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When it comes to test day, you know what you know. The hard part is getting over the anxiety.
With all of the pressure to get top marks on all your exams, this can be a stressful time of year for your whole family. A bad DSE score can feel like the end of the world.
No matter how old you are, students and experts weigh in on the best strategies to make sure you do well and get through the next two months without too much worry.
Use positive psychology
If you are anxious before taking a test, try to visualise success, says psychologist Karen Cassiday, the board president of the Anxiety and Depression Association of America. Think about a past situation in which you’ve been successful or overcome difficult circumstances, and focus on the things you are grateful for.
“What this does is help set a mindset that life is going well, there are good things out there, I can succeed,” Cassiday says.
Maria Malvar, a teacher and trainer at the US city of Miami’s Parent Academy, which supports parental involvement in school, has similar recommendations. “Be positive and just give yourself the ‘atta-boy’ talk: ‘You’ve done your homework, you’re going to be okay, everything has been taught,’” she says.
Stick with your routine
Any big changes in your routine around testing time could make you more anxious, Cassiday says. “Act like this is a regular, normal thing,” she said. “Keep a regular, normal schedule. Don’t make this high-stakes testing the event of the year.”
Of course, making sure you exercise, eat healthy food and get a good night’s sleep will also help you succeed, Cassiday says.
You should also make sure to get to school early on test day, said Malvar. Arriving late can add to the stress and result if you have to take the exam at a later date.
Don’t study ... at least not so much
For primary and middle school students, Cassiday does not recommend any extra studying for standardised tests. “I wouldn’t encourage someone to prepare until they actually have something to prepare for,” she says.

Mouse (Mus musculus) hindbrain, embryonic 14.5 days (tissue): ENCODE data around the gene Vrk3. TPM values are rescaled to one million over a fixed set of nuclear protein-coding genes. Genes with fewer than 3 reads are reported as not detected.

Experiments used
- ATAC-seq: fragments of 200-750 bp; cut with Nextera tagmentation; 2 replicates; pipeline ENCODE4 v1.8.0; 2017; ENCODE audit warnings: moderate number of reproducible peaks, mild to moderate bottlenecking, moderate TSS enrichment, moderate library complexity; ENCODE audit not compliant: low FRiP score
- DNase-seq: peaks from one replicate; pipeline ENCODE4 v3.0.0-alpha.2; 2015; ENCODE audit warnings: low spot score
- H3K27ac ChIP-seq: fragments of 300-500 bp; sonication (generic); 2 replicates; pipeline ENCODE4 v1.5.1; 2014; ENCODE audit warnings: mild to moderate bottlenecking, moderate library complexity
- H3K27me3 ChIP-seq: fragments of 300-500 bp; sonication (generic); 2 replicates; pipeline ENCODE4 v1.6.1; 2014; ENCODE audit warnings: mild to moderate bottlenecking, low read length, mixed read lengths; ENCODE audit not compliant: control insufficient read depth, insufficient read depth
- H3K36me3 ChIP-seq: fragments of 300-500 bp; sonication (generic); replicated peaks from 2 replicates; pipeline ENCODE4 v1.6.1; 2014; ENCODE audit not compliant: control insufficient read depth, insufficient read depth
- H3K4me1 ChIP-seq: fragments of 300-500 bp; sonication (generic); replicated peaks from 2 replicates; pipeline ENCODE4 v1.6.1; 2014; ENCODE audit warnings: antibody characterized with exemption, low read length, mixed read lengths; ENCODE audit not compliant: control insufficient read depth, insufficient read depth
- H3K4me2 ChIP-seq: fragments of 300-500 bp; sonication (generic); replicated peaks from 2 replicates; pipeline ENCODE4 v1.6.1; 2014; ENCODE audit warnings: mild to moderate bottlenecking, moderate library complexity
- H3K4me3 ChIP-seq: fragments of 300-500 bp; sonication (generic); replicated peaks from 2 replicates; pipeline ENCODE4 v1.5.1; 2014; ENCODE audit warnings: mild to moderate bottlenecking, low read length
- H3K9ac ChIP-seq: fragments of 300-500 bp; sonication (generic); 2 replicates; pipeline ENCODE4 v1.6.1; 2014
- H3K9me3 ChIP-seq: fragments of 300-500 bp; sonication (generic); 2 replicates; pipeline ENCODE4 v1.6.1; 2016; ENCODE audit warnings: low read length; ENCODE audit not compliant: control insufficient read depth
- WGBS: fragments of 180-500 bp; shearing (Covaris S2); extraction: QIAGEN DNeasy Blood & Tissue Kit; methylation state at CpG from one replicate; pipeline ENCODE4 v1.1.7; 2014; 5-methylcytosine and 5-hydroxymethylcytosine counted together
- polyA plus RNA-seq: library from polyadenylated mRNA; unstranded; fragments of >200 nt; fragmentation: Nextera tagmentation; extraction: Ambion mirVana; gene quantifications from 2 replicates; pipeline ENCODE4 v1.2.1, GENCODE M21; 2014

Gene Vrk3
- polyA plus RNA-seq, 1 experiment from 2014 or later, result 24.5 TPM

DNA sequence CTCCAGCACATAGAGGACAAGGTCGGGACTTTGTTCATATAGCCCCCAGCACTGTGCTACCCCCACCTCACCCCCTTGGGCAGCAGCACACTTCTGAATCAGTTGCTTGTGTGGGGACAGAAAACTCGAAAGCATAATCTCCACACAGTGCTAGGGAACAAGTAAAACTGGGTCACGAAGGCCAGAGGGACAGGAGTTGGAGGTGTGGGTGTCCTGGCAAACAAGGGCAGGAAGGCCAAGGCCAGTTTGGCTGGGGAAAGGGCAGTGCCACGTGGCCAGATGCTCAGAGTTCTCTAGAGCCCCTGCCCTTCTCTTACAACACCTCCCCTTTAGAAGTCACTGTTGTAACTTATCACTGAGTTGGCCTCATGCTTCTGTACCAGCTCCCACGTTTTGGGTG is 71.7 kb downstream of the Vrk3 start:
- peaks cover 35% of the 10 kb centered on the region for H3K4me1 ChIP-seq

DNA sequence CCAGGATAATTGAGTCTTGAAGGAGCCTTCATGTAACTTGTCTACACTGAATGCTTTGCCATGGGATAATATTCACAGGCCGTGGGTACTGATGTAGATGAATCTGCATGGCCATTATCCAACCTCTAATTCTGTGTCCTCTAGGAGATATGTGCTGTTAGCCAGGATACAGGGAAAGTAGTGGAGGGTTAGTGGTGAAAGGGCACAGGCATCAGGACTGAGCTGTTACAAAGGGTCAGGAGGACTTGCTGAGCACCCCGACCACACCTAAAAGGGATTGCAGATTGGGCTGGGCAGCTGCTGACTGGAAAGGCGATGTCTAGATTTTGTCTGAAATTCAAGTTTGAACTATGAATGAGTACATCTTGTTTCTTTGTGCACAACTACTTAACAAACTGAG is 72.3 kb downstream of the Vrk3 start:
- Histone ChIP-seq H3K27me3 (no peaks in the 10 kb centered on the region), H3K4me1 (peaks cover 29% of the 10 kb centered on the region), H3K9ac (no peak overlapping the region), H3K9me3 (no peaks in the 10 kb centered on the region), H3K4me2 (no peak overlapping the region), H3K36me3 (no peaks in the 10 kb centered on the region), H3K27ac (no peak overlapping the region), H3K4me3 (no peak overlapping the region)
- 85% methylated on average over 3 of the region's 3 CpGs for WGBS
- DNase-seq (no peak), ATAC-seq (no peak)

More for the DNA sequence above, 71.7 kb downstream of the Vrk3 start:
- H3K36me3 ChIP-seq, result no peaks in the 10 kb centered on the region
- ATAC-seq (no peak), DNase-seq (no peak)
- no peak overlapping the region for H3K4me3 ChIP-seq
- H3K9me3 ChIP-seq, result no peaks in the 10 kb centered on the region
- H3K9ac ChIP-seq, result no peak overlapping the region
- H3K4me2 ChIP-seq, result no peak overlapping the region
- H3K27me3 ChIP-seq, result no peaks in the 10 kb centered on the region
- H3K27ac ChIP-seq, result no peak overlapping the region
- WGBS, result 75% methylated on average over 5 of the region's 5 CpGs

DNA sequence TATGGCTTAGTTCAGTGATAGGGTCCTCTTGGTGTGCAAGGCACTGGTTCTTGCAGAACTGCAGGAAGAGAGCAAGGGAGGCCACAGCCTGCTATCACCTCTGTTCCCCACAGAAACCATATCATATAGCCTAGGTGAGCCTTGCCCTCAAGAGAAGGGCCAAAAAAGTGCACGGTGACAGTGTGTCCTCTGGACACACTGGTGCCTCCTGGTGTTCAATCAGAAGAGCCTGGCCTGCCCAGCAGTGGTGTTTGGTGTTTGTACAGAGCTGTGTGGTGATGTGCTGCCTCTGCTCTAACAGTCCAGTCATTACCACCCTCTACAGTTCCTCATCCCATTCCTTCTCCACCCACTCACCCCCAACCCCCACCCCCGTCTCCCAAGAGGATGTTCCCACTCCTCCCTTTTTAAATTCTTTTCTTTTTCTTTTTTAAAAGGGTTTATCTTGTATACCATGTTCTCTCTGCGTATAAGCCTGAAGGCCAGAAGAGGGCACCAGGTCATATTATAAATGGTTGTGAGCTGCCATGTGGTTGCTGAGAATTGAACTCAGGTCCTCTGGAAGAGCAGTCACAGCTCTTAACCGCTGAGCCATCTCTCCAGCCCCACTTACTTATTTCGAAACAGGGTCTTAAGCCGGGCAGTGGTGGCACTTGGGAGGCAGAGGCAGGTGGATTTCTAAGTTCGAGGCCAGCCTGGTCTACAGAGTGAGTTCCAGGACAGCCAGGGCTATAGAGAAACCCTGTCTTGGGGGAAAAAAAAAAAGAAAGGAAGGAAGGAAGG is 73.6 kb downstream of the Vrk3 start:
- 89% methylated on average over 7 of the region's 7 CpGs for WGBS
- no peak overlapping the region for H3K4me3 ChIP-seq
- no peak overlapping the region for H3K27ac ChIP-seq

Older students prepping for exams should aim to study for 45-minute chunks with five to 10 minute breaks in between, Cassiday says. “One of the things we know is that most people, no matter how bright they are, can’t concentrate beyond 45 minutes,” she says.
Benjamin Burstein, who is in his final year at Miami Beach Senior High School, says his strategy for advanced placement tests – which enable students to get college credit for advanced classes – is to start early and go through two review books for each test. Benjamin takes extensive notes while he reads the first review book and then goes through the second one more quickly.
“The most important tip is just start early,” Benjamin says. “If you’re going to start preparing a week before, there are going to be issues. And then just do a lot of practice questions. It’s a good way to make sure you don’t get really stressed at the end.”
Giovanna Garcia, who will graduate from John A. Ferguson Senior High School this year, says she uses online flash cards to prep for tests. She also creates a study calendar for herself, designating specific days for specific topics. “I would say the best way to feel less stressed is to know you’re prepared and to have confidence in what you know so make sure you set yourself up for that,” she says.
Instead of cramming right before the test, laugh. Watch a funny movie with your family the night before, or listen to funny stories on the way to school in the morning. That gives your brain a shot of the neurotransmitter dopamine, Cassiday says, which can improve test performance.
“If you’re looking for how can you set a brain and mind to perform better, those things would be much better rather than doing extra studying,” she says.
If you’re still anxious about taking tests after trying these strategies, that could be a sign of more serious anxiety issues. If you continually asks your parents if you will do well on the test, or you can’t seem to enjoy your hobbies because of exam worries, you might have test anxiety, Cassiday says.
“When someone is choosing to study over having fun, something is going wrong in a pre-teen or a child or a teenager,” she said. Another sign, particularly for younger children, is having a meltdown or tantrum right before or after taking a test. In this case, you might want to consider talking to a psychologist or a school counsellor.
A low score is not the end of the world
In general, students and experts say the most important thing for getting through testing season is taking a deep breath and putting everything in perspective.
“Your life doesn’t depend on whatever score you get on the test,” Garcia says. “And when you think about it that way, it’s less daunting.”